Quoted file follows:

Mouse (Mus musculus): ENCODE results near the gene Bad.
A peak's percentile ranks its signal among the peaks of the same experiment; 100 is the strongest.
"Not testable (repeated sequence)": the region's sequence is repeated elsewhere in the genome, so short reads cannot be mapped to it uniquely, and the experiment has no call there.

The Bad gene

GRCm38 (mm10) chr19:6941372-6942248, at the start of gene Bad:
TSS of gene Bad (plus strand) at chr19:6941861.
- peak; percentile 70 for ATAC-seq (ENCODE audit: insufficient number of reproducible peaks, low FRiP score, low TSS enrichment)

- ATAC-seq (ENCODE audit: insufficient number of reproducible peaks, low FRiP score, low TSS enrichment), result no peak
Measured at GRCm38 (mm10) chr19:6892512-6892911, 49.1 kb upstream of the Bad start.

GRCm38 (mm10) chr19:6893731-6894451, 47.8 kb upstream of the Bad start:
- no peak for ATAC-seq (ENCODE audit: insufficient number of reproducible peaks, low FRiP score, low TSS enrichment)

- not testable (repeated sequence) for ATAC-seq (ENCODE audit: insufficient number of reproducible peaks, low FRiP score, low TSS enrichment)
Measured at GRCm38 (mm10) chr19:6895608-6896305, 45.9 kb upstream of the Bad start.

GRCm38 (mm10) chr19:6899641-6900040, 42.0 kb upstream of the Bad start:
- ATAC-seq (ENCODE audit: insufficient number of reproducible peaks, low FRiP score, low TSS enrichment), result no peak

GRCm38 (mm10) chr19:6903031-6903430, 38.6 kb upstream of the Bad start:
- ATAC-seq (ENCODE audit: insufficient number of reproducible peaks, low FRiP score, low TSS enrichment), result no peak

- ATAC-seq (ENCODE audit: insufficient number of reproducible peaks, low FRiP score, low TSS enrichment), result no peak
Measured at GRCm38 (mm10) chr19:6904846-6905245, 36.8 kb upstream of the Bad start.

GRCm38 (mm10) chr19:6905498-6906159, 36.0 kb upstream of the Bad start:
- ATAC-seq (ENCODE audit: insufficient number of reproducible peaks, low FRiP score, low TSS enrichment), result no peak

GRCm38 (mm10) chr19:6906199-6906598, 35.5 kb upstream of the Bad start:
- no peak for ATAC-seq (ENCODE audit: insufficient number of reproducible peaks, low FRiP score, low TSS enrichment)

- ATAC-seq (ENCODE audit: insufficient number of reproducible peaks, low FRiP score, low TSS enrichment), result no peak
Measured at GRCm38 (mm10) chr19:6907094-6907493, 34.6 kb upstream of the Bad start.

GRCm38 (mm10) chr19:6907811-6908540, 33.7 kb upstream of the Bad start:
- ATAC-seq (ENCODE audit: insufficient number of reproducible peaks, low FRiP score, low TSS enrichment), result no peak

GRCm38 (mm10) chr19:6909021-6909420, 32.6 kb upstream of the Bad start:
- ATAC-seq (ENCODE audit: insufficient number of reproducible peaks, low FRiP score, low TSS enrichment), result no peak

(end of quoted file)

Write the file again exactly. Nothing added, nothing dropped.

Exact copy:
Mouse (Mus musculus): ENCODE results near the gene Bad.
A peak's percentile ranks its signal among the peaks of the same experiment; 100 is the strongest.
"Not testable (repeated sequence)": the region's sequence is repeated elsewhere in the genome, so short reads cannot be mapped to it uniquely, and the experiment has no call there.

The Bad gene

GRCm38 (mm10) chr19:6941372-6942248, at the start of gene Bad:
TSS of gene Bad (plus strand) at chr19:6941861.
- peak; percentile 70 for ATAC-seq (ENCODE audit: insufficient number of reproducible peaks, low FRiP score, low TSS enrichment)

- ATAC-seq (ENCODE audit: insufficient number of reproducible peaks, low FRiP score, low TSS enrichment), result no peak
Measured at GRCm38 (mm10) chr19:6892512-6892911, 49.1 kb upstream of the Bad start.

GRCm38 (mm10) chr19:6893731-6894451, 47.8 kb upstream of the Bad start:
- no peak for ATAC-seq (ENCODE audit: insufficient number of reproducible peaks, low FRiP score, low TSS enrichment)

- not testable (repeated sequence) for ATAC-seq (ENCODE audit: insufficient number of reproducible peaks, low FRiP score, low TSS enrichment)
Measured at GRCm38 (mm10) chr19:6895608-6896305, 45.9 kb upstream of the Bad start.

GRCm38 (mm10) chr19:6899641-6900040, 42.0 kb upstream of the Bad start:
- ATAC-seq (ENCODE audit: insufficient number of reproducible peaks, low FRiP score, low TSS enrichment), result no peak

GRCm38 (mm10) chr19:6903031-6903430, 38.6 kb upstream of the Bad start:
- ATAC-seq (ENCODE audit: insufficient number of reproducible peaks, low FRiP score, low TSS enrichment), result no peak

- ATAC-seq (ENCODE audit: insufficient number of reproducible peaks, low FRiP score, low TSS enrichment), result no peak
Measured at GRCm38 (mm10) chr19:6904846-6905245, 36.8 kb upstream of the Bad start.

GRCm38 (mm10) chr19:6905498-6906159, 36.0 kb upstream of the Bad start:
- ATAC-seq (ENCODE audit: insufficient number of reproducible peaks, low FRiP score, low TSS enrichment), result no peak

GRCm38 (mm10) chr19:6906199-6906598, 35.5 kb upstream of the Bad start:
- no peak for ATAC-seq (ENCODE audit: insufficient number of reproducible peaks, low FRiP score, low TSS enrichment)

- ATAC-seq (ENCODE audit: insufficient number of reproducible peaks, low FRiP score, low TSS enrichment), result no peak
Measured at GRCm38 (mm10) chr19:6907094-6907493, 34.6 kb upstream of the Bad start.

GRCm38 (mm10) chr19:6907811-6908540, 33.7 kb upstream of the Bad start:
- ATAC-seq (ENCODE audit: insufficient number of reproducible peaks, low FRiP score, low TSS enrichment), result no peak

GRCm38 (mm10) chr19:6909021-6909420, 32.6 kb upstream of the Bad start:
- ATAC-seq (ENCODE audit: insufficient number of reproducible peaks, low FRiP score, low TSS enrichment), result no peak